Porsche is returning to the top category of the famous endurance race classic at Le Mans and the World Endurance Championships (WEC) for sports cars with its newly developed 919 Hybrid. The LMP1 prototype, which is designed for extreme efficiency, is the most complex race car that Porsche ever put on wheels.
It serves as a research platform for fundamental technology to be used in future production models, with its combination of two different energy recovery systems and a downsizing turbocharged engine. So the real winner of Porsche factory racing is already clear: it is the customer.
The World Endurance Championship (WEC) for sports cars launches into a new era, beginning on 20 April at Silverstone in Great Britain. The season highlight, Le Mans, follows in June. The newly formulated regulations for the top class of this World Championship has completely changed in focus. From now on, the sporty performance of the LMP1-H prototypes will be rated in direct relationship to their energy efficiency. While the allowable fuel quantity per lap was reduced by around 30 per cent compared to the prior year, the amount of energy of the obligatory hybrid systems that can be used in the race was dramatically increased. This shifts technologies into the limelight that are most significant for future production vehicles. From the perspective of Porsche, that is a decisive argument for a return to the top league of sports car racing.
Porsche engineers are taking on the challenges of the WEC regulations with innovative solutions and all the creativity they can muster. The development of the Porsche 919 Hybrid began in mid-2011 – literally on a blank sheet of paper. As newcomers, the developers had to do without the greater experience that their competitors in the LMP1 category enjoyed. However, they were able to access the know-how that Porsche had acquired in its racing success with the 911 GT3 R Hybrid and the 918 Spyder super sports car, which is also hybrid-driven.
The exceptional efficiency of the highly complex technology of the Porsche 919 Hybrid is the result of a carefully balanced overall concept. From the combustion engine to the energy recovery systems, chassis and running gear, aerodynamics and driver ergonomics, the sum of all individual components forms an exceptionally effective unit. It all serves one goal: a maximum of sporty performance within tight fuel economy constraints.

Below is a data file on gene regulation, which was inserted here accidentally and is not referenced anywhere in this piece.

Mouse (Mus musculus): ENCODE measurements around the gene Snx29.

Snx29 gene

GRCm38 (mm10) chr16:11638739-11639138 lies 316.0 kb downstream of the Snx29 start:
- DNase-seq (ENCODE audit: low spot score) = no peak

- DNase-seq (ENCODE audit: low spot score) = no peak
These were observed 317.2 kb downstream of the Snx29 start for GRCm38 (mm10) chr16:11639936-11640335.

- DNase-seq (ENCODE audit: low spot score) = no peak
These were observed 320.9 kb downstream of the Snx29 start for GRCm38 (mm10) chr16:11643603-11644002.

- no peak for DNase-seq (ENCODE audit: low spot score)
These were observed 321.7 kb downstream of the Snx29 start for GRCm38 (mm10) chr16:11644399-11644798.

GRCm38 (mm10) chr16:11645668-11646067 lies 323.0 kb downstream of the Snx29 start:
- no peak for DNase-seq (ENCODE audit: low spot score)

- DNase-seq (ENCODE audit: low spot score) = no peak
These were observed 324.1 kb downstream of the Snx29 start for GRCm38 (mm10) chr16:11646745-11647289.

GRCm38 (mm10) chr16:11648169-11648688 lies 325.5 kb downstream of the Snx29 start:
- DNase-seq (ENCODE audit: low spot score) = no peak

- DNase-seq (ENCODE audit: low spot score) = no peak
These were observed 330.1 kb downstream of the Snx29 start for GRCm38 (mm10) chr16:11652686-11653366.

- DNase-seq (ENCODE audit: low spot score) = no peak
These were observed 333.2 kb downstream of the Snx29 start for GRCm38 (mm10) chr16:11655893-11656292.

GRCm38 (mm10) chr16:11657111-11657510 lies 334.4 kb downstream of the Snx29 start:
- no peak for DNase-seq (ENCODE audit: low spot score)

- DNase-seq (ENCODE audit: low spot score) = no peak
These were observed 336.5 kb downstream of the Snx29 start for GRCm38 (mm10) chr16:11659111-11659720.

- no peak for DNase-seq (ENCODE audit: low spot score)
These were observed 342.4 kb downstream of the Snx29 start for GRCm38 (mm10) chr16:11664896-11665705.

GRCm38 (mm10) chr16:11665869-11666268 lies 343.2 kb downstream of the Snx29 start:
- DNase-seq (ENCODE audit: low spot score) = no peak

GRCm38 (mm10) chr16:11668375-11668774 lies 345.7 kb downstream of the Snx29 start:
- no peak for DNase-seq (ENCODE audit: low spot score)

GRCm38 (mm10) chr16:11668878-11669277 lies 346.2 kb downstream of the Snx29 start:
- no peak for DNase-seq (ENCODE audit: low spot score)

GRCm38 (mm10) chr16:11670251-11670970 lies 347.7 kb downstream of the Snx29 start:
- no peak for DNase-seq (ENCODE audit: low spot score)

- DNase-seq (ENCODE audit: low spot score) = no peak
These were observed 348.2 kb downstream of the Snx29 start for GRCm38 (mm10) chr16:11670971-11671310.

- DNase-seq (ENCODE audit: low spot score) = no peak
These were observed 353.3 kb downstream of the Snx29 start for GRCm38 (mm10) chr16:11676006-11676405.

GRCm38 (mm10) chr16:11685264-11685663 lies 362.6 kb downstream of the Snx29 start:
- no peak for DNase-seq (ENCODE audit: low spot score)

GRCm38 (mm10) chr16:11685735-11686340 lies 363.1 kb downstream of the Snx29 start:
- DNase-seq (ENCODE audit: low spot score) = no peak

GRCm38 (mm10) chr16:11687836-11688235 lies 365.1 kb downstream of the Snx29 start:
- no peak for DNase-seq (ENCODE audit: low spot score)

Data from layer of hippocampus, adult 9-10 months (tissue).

In choosing a hybridised drive concept, the newly formulated WEC regulations gave Porsche developers great freedom. The drive system of the new LMP1 race car is based on a four-cylinder petrol engine that is as compact as it is lightweight. It performs load-bearing functions within the chassis based on its V-construction, which also offers thermodynamic advantages. The petrol engine, which reaches a maximum engine speed of around 9,000 rpm, is a frontrunner in terms of its downsizing philosophy with its 2.0 litres of displacement, direct injection and monoturbo charging.
It also features two different energy recovery systems. Fundamentally new and especially innovative is the recovery of thermal energy from exhaust gases. An electric generator is used here, which is powered by the exhaust gas stream. The functionality of the second hybrid system is known from the Porsche 918 Spyder. Here, a generator on the front axle utilises braking phases to convert kinetic energy into electric energy. It is also stored in highly-advanced water-cooled lithium-ion battery packs until the driver needs the extra energy. Then the front generator is operated as a single electric motor and drives the two front wheels via a differential in the acceleration phases. This gives the Porsche 919 Hybrid a temporary all-wheel drive system, because the petrol engine directs its power to the rear wheels in a conventional way.
Intelligent management of this additional available energy assumes a special role here. Of course, the strategic focus of the racing engineers is always on the most efficient use of available power. This means an optimal lap time. The driver can choose from several automated drive modes that have an effect on vehicle dynamics as a function of the traffic situation, course layout and weather conditions. At this point, the developers made use of knowledge gained by Porsche with the 911 GT3 R Hybrid, including at the 24-hour race on the Nürburgring.
The allowable petrol fuel consumption depends directly on the amount of electrical energy that the driver can call up per lap in what is known as the Boost function. Race rules distinguish between four levels ranging from 2 to 8 megajoules (MJ). Porsche is developing the 919 Hybrid for the "Premiere class" with an energy recover capacity of 8 MJ. This requires the use of high-performance energy recover and storage systems, which need to be sized larger and heavier. A flow meter device also limits the amount of fuel flow. Example of Le Mans: Here, the turbocharged petrol engine, which is driven at full load for 75 per cent of the 13.65 kilometre lap, only has 4.64 litres of fuel available. In the 2-MJ class, the figure is 5.04 litres.